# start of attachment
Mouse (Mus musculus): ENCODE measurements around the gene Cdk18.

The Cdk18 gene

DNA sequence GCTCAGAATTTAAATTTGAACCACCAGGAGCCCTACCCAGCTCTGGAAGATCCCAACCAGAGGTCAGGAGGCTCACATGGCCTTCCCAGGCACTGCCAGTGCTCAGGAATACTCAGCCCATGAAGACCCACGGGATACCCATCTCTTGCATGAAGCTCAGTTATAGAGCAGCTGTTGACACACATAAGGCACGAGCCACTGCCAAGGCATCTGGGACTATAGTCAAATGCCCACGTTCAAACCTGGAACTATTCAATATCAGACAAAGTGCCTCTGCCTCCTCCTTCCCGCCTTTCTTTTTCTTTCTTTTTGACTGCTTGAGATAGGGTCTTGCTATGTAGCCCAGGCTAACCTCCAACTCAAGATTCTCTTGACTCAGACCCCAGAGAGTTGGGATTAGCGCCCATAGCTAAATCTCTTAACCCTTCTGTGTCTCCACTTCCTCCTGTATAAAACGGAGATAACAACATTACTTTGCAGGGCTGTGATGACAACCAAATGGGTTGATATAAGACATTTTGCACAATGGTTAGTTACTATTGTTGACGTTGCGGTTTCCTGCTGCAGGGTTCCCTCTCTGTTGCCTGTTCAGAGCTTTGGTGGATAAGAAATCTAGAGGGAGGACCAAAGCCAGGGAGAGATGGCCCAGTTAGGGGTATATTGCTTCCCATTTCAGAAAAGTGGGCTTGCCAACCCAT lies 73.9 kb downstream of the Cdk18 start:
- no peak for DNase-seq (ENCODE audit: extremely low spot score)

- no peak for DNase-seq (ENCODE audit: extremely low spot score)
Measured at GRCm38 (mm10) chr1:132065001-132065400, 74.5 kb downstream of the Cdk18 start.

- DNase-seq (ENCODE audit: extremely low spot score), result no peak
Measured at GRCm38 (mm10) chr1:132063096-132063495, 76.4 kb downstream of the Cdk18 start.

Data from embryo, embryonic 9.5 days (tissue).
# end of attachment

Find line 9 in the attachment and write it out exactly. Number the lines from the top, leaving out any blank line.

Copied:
Data from embryo, embryonic 9.5 days (tissue).